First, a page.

|Numéro de publication||US7612794 B2|
|Type de publication||Octroi|
|Numéro de demande||US 11/137,252|
|Date de publication||3 nov. 2009|
|Date de dépôt||25 mai 2005|
|Date de priorité||25 mai 2005|
|État de paiement des frais||Caduc|
|Autre référence de publication||US20060268101, WO2006127177A2, WO2006127177A3|
|Numéro de publication||11137252, 137252, US 7612794 B2, US 7612794B2, US-B2-7612794, US7612794 B2, US7612794B2|
|Inventeurs||Li-wei He, Michael Cohen, Yong Rui, Shinichi Manaka|
|Cessionnaire d'origine||Microsoft Corp.|
|Exporter la citation||BiBTeX, EndNote, RefMan|
|Citations de brevets (9), Citations hors brevets (18), Référencé par (30), Classifications (8), Événements juridiques (5)|
|Liens externes: USPTO, Cession USPTO, Espacenet|
1. Technical Field
The invention is related to video conferencing, and in particular, to a system and method for applying digital make-up to images of a video conferencing meeting participant.
2. Related Art
With the increasing availability of the on-line communication applications and broadband internet access, communicating with friends and family using real-time audio and video is becoming more and more popular.
Unlike in audio-only communication, where the appearance of the participant, or the participant's environment, is not at all important, the participant in a video conference often makes a great effort to look his or her best prior to commencing it. In some societies, women feel compelled to apply make-up before appearing on camera, just as they would before going out for any other social activities. In addition, while talking on the telephone in a cluttered or messy room is not bothersome to most people, having family members or business associates view such a situation in the background of a video conference is undesirable to many people.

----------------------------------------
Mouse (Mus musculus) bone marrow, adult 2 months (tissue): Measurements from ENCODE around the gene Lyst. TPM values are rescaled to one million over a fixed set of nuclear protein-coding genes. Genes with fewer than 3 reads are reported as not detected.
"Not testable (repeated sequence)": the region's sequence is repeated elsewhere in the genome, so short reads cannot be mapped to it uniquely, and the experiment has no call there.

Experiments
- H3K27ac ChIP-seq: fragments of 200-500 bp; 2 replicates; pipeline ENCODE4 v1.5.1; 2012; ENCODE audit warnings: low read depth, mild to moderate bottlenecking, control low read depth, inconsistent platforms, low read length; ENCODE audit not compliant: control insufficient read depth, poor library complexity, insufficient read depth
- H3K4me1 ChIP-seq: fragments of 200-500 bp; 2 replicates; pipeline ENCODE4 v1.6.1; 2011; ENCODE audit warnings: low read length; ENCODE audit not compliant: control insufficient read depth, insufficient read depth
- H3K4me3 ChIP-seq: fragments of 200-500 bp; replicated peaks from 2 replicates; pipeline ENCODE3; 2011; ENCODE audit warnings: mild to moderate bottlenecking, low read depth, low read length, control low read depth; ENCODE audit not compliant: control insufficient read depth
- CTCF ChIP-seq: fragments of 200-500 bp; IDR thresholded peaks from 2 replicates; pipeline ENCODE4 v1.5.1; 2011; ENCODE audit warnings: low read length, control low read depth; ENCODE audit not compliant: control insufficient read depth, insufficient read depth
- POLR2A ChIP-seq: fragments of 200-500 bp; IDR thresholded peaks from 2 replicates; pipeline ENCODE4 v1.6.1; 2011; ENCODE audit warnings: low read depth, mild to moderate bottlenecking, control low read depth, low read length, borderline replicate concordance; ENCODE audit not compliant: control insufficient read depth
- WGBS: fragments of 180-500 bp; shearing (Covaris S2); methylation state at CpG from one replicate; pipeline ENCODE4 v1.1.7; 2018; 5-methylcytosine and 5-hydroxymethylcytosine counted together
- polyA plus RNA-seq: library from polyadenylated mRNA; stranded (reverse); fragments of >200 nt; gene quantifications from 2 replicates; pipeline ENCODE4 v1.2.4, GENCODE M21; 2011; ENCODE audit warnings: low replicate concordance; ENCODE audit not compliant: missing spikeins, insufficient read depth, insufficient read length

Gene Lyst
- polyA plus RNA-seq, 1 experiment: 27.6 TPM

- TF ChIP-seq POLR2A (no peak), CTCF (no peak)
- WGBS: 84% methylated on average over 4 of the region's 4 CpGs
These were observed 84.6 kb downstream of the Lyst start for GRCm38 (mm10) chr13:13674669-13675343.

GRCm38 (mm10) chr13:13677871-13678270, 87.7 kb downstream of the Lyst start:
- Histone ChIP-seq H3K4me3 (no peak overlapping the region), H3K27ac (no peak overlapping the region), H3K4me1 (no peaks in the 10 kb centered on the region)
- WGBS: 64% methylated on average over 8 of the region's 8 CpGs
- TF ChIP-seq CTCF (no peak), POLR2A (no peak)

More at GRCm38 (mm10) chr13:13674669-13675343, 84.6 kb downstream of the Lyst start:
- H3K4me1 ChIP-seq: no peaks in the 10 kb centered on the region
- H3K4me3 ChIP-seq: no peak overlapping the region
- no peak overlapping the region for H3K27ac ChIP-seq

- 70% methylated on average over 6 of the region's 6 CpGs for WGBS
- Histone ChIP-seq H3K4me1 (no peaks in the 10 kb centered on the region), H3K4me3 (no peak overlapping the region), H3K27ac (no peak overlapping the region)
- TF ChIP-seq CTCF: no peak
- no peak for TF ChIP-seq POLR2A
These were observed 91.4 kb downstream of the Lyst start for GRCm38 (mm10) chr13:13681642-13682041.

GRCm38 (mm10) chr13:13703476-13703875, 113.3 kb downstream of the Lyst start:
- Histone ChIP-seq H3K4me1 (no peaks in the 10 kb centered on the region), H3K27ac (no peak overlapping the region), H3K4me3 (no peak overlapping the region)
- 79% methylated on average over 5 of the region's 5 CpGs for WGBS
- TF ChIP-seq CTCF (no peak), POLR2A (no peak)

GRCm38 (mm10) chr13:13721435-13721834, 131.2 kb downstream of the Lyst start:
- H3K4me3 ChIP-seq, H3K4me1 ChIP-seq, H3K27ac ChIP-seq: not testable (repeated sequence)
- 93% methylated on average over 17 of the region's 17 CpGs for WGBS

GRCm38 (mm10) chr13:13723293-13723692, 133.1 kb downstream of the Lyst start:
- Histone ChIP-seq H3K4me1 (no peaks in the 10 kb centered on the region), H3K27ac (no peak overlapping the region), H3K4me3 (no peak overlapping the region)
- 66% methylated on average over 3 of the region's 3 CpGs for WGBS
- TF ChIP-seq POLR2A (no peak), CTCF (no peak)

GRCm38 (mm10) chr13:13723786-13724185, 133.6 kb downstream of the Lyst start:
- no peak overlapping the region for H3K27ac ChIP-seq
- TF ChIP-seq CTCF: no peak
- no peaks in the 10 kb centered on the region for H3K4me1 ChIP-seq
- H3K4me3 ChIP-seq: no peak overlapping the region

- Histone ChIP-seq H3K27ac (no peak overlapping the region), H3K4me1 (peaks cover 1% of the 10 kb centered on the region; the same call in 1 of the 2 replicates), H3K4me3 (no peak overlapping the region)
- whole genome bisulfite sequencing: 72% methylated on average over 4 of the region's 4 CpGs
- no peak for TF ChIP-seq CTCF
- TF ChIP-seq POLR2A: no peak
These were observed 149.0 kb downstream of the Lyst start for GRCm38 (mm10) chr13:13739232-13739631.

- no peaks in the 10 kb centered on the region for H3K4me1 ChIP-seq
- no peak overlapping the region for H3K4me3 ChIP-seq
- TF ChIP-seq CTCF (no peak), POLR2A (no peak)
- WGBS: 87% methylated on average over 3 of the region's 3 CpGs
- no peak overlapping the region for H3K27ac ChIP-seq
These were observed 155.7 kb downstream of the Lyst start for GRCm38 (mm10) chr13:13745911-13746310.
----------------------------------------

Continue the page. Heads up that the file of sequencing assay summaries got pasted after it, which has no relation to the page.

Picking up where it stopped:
Therefore, what is needed is a system and method that can provide face-to-face video conferencing that improves the appearance of video conferencing participants, and possibly their environment, without requiring these participants to expend time and effort in putting on make-up or cleaning up their space.
The foregoing needs are met by a system and method for applying digital make-up. This system and method applies make-up to human faces in a captured video stream digitally so that the video conference participant can always look his or her best. This system and method for applying digital make-up takes away the psychological burden of applying make-up before appearing in front of the camera. In one embodiment, the background behind the meeting participant is also modified (for example, by blurring or deleting it) to preclude the need for tidying up the conferencing space. This makes video conferencing as effortless as picking up a telephone and talking. The digital make-up system and method of the invention has the potential to make video conferencing applications as popular and ubiquitous as the telephone.